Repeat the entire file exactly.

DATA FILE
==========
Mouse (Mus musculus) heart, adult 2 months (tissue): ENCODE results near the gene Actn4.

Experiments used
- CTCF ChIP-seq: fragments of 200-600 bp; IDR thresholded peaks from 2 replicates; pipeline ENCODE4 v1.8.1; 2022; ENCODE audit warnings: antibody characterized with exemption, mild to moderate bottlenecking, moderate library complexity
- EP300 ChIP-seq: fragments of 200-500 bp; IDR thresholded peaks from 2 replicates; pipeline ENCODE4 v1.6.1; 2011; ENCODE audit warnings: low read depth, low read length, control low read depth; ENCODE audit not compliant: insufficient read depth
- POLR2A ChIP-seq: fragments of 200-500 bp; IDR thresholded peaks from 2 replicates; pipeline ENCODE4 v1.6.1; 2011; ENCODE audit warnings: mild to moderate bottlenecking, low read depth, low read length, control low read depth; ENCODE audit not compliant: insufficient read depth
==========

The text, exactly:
Mouse (Mus musculus) heart, adult 2 months (tissue): ENCODE results near the gene Actn4.

Experiments used
- CTCF ChIP-seq: fragments of 200-600 bp; IDR thresholded peaks from 2 replicates; pipeline ENCODE4 v1.8.1; 2022; ENCODE audit warnings: antibody characterized with exemption, mild to moderate bottlenecking, moderate library complexity
- EP300 ChIP-seq: fragments of 200-500 bp; IDR thresholded peaks from 2 replicates; pipeline ENCODE4 v1.6.1; 2011; ENCODE audit warnings: low read depth, low read length, control low read depth; ENCODE audit not compliant: insufficient read depth
- POLR2A ChIP-seq: fragments of 200-500 bp; IDR thresholded peaks from 2 replicates; pipeline ENCODE4 v1.6.1; 2011; ENCODE audit warnings: mild to moderate bottlenecking, low read depth, low read length, control low read depth; ENCODE audit not compliant: insufficient read depth